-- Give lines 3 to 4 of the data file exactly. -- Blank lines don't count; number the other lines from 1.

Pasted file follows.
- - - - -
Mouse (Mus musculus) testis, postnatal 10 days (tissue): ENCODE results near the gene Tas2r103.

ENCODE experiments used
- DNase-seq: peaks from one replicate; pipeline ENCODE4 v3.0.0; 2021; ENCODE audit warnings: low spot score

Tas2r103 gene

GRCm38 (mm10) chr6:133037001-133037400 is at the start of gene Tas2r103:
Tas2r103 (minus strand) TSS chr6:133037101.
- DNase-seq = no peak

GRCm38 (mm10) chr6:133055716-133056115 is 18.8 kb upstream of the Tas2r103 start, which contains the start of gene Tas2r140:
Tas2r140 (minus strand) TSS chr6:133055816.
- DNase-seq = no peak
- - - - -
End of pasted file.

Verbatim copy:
- DNase-seq: peaks from one replicate; pipeline ENCODE4 v3.0.0; 2021; ENCODE audit warnings: low spot score

Tas2r103 gene